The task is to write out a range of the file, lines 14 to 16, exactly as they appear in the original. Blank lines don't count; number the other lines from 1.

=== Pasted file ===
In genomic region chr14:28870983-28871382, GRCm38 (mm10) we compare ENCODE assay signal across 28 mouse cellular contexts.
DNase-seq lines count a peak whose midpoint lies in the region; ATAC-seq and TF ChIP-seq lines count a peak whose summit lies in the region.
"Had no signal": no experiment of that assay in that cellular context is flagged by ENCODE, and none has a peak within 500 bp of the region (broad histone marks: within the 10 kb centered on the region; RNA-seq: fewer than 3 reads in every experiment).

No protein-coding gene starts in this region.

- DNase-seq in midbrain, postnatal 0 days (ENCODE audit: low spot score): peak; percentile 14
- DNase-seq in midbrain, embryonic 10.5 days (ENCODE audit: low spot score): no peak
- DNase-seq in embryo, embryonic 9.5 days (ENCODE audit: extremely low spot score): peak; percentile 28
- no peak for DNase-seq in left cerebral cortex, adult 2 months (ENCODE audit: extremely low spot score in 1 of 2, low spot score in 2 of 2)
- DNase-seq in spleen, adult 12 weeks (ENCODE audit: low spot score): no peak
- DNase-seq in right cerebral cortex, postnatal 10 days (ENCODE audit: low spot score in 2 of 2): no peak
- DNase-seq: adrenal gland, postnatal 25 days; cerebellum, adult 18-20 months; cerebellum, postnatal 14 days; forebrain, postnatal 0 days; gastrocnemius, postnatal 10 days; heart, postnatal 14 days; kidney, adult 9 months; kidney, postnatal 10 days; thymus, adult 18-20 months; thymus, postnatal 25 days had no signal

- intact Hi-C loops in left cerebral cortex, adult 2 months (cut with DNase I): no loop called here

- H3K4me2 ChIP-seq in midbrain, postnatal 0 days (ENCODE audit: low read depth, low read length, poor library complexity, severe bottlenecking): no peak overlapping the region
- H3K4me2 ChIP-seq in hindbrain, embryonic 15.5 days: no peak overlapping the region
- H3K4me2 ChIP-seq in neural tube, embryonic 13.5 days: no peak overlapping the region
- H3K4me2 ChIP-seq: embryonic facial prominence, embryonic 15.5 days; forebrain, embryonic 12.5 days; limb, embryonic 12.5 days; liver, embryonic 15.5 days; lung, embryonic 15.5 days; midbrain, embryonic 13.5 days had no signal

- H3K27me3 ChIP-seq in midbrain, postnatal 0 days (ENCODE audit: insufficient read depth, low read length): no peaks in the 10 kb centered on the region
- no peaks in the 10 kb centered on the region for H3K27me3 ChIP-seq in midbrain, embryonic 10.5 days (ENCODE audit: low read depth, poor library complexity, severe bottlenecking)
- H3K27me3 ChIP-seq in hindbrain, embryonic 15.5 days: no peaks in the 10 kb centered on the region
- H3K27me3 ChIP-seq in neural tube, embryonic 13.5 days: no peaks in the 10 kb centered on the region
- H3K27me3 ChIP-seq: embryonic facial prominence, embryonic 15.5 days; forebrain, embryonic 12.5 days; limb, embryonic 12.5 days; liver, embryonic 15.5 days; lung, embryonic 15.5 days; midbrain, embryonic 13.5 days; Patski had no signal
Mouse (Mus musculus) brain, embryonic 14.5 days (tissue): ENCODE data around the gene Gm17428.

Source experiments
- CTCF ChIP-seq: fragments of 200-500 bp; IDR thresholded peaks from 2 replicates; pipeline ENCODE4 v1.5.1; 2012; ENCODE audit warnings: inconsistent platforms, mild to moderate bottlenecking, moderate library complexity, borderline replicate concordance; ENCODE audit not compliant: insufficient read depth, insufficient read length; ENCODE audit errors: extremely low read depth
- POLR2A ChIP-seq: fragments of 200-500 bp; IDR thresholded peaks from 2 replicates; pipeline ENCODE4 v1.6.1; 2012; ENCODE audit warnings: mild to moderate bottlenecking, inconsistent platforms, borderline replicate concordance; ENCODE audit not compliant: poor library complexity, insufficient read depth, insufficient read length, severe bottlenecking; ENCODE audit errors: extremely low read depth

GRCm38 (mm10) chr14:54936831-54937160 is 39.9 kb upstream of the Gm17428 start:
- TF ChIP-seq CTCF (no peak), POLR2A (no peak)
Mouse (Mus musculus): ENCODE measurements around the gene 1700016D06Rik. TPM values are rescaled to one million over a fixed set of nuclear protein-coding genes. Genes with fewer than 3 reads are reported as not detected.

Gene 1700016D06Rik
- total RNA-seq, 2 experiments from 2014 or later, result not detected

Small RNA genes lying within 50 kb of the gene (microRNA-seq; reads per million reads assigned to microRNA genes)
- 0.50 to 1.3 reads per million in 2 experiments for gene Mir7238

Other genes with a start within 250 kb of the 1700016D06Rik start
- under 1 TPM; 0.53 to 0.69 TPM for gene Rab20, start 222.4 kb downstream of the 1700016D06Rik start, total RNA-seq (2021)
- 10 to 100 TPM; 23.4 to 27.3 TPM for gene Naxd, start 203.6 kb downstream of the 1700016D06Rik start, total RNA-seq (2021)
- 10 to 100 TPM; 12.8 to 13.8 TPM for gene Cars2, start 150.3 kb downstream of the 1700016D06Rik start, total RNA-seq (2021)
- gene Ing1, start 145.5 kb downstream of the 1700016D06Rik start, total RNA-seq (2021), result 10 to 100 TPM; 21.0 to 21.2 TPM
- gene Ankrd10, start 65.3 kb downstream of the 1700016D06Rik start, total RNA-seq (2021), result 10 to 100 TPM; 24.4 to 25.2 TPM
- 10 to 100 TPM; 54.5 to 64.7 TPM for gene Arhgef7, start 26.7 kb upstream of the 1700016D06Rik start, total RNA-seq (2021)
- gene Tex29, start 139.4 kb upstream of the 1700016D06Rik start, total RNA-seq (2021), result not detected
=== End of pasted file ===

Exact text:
- H3K4me2 ChIP-seq in hindbrain, embryonic 15.5 days: no peak overlapping the region
- H3K4me2 ChIP-seq in neural tube, embryonic 13.5 days: no peak overlapping the region
- H3K4me2 ChIP-seq: embryonic facial prominence, embryonic 15.5 days; forebrain, embryonic 12.5 days; limb, embryonic 12.5 days; liver, embryonic 15.5 days; lung, embryonic 15.5 days; midbrain, embryonic 13.5 days had no signal